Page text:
As the sitcom reaches its 25th anniversary, TV Hunter looks back on what the show meant to him and a generation.

The first television DVD box set I bought was the second season of “Friends” and I remember the day vividly.

It was September 2002 and all I wanted was to own every movie in history on DVD - a materialistic ambition I now see was futile.

My mom and I were walking past the generically named video store of the month in my hometown’s now-defunct mall and I noticed it on the new release shelf. It was a bright red, tightly packaged block of cardboard and discs that cost $69.95. I had to have it, even if my mom needed some convincing.

To this day, I don’t think my dad knows how much we paid for it, the kind of secret between a boy and his mom that keeps the peace in the household. (We have a similar agreement about the “Harry Potter” Lego set I bought.)

To say this was a major moment for me would be an understatement.

I was only 3 when “Friends” premiered on Sept. 22, 1994 - a quarter century ago this Sunday. But as soon as I could understand what was happening, I was obsessed.

By then, it was already a must-see fixture of America’s Thursday night that would straddle one century coming to a close and another in its infancy.

But when I finally had that entire season of episodes in my hands, I was no longer just watching with the rest of the country. I was also able to re-devour each episode insatiably. I studied them and memorized them.

In many respects, those late nights spent with Monica, Rachel, Phoebe, Chandler, Joey and Ross were what first taught me how to appreciate, analyze, understand and crave more from TV - for better or worse. I realize this makes me the most basic 90s kid, but so be it.

Within a few weeks, I’d mowed enough lawns and begged for enough advances on my allowance to go back and afford the first season on DVD - and as they say, the rest was history.

Before you think it, yes, I know the criticisms of “Friends” today. That it was a white-washed, completely unrealistic depiction of life in New York City. That it bred an entire generation of entitled millennials who believed they deserved a massive rent-controlled apartment like Monica’s and a vaguely successful career like Chandler’s. Ask some people and they’ll even tell you the show just wasn’t funny.

But to me, it was my gateway into what has become my favorite thing in the world - television.

I’m not denying any of the criticisms, except the preposterous unfunny claim. The show absolutely should have been more diverse and a little more mindful of its real-world logistics.

But I also can’t deny that it was a formative show for me and 25 years after it premiered, it too often feels like you have to justify why you were/are a fan of “Friends.”

For me, the show was always my retreat away from what were some incredibly isolating and rough childhood years. I think deep down my mom knew I needed that trap door to another world when mine got too overwhelming, and that’s why she supported my “Friends” addiction.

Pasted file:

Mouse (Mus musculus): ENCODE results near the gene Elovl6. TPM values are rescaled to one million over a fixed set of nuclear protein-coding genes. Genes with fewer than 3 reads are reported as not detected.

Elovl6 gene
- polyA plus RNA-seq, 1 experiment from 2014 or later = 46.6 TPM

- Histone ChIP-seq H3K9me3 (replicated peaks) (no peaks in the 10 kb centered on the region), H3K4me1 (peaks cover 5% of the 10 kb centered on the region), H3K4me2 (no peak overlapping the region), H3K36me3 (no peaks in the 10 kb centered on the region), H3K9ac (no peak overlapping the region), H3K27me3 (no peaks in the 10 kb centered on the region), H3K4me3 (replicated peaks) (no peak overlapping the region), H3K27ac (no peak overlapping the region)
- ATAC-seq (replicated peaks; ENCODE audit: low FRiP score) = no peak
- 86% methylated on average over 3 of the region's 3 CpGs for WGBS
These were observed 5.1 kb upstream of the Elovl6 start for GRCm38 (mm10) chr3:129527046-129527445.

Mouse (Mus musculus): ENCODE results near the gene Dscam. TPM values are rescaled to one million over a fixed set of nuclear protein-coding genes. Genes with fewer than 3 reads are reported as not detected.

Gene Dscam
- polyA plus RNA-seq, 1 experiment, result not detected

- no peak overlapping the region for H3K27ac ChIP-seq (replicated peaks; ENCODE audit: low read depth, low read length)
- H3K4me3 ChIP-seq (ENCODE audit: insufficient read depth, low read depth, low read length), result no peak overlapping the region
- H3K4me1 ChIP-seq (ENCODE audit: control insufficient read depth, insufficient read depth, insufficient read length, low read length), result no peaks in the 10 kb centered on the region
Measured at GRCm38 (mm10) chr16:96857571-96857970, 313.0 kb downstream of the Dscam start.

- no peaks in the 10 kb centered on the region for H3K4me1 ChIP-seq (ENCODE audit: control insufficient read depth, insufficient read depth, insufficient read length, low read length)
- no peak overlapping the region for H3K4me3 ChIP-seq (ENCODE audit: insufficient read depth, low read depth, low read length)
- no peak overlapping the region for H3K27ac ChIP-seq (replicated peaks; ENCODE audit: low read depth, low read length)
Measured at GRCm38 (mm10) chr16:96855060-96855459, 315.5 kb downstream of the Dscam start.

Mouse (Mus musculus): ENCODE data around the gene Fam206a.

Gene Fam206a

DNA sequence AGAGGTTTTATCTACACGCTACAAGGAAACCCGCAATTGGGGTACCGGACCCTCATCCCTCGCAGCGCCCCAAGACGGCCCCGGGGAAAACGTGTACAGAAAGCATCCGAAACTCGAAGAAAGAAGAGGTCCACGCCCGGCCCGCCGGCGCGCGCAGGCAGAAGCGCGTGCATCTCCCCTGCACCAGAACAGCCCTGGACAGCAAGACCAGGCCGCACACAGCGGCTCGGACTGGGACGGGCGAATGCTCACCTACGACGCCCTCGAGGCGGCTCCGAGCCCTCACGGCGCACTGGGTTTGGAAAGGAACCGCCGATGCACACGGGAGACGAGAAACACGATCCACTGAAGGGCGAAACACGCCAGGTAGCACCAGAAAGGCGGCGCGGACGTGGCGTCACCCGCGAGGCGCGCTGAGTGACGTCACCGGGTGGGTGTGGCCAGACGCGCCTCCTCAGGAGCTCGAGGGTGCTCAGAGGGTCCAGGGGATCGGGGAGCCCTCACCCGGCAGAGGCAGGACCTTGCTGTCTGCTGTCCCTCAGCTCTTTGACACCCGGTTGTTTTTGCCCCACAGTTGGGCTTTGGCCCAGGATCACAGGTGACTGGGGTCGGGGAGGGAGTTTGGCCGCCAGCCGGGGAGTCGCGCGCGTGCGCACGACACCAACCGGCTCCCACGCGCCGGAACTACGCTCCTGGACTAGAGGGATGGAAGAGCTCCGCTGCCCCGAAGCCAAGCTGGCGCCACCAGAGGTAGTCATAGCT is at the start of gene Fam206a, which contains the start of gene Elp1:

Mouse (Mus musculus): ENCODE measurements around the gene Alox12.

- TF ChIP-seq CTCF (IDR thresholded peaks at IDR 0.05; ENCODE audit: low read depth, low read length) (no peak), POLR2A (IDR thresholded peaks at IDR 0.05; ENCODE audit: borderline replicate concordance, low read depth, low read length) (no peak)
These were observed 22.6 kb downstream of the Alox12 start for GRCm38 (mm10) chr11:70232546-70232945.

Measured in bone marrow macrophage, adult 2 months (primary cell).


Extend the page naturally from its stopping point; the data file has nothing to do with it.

It was a joyous show about friendship through thick and thin that, yes, lived in a bit of a blind world of privilege that led to some harsh realities for us millennials when we reached our own 20-something years.

Despite that, there was something comforting about the finite world in which “Friends” existed. A few apartments, an unassuming coffee shop and the occasional venture out to an ATM vestibule or London wedding. It’s small footprint was believably accessible from afar. It felt familiar and attainable, even if its legitimacy doesn’t hold up when you start pulling on its threads.

Maybe that’s why I never took to “Seinfeld,” a show famously about nothing that stars notoriously bad people living very much in the real world. Sure, it was more honest in its portrayal of adulthood, but I had enough negativity swirling around me as a gay kid in North Carolina. I didn’t need more of it in my TV too.

As cheesy as it sounds, “Friends” offered a group of mostly likable people (save for Ross, who is still the worst) who I never had to feel nervous around. They were the friends I wanted and needed, and for 22 minutes plus commercials, I had them.

I was smart enough not to view the world through the narrow “Friends” keyhole, and I certainly grew up to know TV could be bigger (and often better) outside Central Perk.

But - and I know plenty of people will roll their eyes at this - I am a proud member of a generation of TV disciples born from their experience growing up with “Friends.” On occasion, some of us will still even fall asleep to it on Nick at Nite or Netflix (for now).

More importantly, I think we all took something from it.

For me, it was that I knew these characters and this happy place of mine would always be there for me when I needed them - even after I watched my DVD box sets into an early retirement.

Reporter Hunter Ingram can be reached at Hunter.Ingram@StarNewsOnline.com. Hunter is a member of the Television Critics Association.